The recent surge in orders has clearly uplifted the mood of the dalal street, due to which the company has seen a rally in its stocks. However, analysts studying the company caution that the road to the previous highs remains long. Anita Gandhi, Director at Arihant Capital, opines, “While confidence in BHEL's recent developments and diversification efforts is positive, the company's future performance on the stock market will depend on various factors, including its ability to effectively execute orders, maintain profitability, and adapt to changing market dynamics.”
The order backlog of the company stood at over Rs 1 lakh crore in the last financial year. Analysts argue that the company has to improve its order execution if it were to retain the confidence of the investors.
“While it is good that the company is getting a lot of orders right now, the old issues of slow execution and multiple delays can hinder the company’s prospects,” Anwani argues.
In a detailed report on the company, brokerage firm JM Financial recently argued that the prospects for the company are bright. It said, “With increasing incidence of energy and peak power shortages in India, ordering for the thermal power projects is about to rebound in a meaningful way over the next 3-4 years. Along with revival in thermal capex, BHEL will also benefit from its strategic diversification into non-power businesses in recent years.”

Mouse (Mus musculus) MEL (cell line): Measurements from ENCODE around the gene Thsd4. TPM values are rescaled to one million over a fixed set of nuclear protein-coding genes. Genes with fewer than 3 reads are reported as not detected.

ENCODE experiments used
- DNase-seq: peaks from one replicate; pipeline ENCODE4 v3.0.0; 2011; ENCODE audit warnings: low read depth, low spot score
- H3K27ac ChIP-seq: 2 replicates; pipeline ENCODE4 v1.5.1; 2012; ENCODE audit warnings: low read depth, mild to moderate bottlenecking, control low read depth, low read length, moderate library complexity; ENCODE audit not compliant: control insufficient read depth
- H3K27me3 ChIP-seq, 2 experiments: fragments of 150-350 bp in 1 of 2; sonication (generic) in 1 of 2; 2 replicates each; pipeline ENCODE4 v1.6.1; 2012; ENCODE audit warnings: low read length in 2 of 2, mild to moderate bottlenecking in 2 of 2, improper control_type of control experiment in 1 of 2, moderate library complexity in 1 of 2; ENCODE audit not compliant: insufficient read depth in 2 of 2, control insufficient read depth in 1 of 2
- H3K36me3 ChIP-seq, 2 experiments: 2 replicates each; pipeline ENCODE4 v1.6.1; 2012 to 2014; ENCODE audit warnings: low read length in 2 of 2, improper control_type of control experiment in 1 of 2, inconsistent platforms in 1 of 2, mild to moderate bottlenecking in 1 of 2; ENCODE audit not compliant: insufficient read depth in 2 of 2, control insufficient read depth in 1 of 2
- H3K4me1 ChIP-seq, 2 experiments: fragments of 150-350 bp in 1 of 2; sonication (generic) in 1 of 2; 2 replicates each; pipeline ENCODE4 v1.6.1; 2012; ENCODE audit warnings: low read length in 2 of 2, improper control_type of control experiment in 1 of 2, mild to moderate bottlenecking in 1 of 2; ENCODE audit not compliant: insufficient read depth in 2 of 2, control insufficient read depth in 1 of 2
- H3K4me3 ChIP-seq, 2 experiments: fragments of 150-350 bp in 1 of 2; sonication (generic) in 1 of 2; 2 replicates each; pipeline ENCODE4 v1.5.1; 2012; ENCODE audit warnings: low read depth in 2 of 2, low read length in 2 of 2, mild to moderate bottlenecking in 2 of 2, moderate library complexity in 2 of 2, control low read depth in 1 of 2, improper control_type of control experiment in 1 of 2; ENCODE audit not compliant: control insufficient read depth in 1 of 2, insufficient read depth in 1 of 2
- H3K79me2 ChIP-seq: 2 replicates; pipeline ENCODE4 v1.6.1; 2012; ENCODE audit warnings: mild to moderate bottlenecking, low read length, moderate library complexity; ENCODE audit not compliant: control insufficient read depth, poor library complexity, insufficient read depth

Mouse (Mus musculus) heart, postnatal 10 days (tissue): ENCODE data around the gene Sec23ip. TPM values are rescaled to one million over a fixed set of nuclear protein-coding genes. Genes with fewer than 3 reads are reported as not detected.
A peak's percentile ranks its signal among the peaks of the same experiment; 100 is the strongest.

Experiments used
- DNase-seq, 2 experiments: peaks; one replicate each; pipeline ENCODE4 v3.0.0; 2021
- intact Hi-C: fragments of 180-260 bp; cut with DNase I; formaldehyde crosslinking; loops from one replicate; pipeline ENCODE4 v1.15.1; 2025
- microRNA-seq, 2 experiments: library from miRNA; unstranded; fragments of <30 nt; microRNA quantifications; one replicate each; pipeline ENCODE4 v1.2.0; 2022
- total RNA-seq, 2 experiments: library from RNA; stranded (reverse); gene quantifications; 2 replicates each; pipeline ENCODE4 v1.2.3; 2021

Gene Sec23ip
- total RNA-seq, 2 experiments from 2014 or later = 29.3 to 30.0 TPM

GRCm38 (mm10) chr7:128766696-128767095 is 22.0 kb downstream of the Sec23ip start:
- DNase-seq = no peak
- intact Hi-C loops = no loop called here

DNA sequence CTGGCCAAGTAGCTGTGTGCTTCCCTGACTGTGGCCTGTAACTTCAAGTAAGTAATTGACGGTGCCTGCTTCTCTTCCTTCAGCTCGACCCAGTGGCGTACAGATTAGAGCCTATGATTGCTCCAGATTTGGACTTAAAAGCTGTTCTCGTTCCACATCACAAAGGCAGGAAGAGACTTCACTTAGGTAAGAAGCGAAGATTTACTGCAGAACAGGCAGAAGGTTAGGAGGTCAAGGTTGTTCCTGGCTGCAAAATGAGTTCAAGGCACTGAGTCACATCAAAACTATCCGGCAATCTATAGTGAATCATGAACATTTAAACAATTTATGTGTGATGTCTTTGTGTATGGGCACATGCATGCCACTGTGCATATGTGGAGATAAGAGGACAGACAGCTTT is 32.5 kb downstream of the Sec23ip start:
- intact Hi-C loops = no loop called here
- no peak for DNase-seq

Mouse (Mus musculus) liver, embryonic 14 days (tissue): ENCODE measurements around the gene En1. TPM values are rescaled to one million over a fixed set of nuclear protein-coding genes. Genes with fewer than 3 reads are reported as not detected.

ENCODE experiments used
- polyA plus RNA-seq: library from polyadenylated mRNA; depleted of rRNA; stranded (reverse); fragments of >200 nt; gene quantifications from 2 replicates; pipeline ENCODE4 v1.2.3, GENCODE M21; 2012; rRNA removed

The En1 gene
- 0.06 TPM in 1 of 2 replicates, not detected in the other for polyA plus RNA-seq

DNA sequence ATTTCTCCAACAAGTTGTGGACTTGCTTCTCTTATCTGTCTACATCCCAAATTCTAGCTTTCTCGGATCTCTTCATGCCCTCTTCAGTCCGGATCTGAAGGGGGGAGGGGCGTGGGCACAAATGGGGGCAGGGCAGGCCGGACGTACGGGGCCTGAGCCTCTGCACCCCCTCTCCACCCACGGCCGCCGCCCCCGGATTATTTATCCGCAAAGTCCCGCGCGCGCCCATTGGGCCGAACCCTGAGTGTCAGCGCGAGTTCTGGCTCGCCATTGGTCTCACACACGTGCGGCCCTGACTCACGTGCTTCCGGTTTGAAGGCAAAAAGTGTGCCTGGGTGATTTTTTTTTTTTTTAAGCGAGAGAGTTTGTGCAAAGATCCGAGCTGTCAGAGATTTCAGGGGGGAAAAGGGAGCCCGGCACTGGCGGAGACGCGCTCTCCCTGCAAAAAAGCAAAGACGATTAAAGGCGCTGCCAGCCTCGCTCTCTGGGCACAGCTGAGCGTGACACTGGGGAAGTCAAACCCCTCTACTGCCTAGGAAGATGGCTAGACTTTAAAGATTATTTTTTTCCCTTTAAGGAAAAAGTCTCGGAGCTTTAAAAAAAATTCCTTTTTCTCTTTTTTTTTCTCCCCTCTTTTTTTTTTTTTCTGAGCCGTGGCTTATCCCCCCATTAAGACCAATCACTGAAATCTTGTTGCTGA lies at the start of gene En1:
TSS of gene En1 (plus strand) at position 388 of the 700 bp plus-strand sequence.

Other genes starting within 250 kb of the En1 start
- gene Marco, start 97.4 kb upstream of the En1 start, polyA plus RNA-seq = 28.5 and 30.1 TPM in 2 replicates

Whether the sun keeps shining on one of the largest capital goods makers of the country remains to be seen. With world and India increasingly focusing on renewables, questions over the long-term business of the central government undertaking will continue to linger. However, with thermal power being the most important source of energy, the importance of the Maharatna is here to stay for some time to come.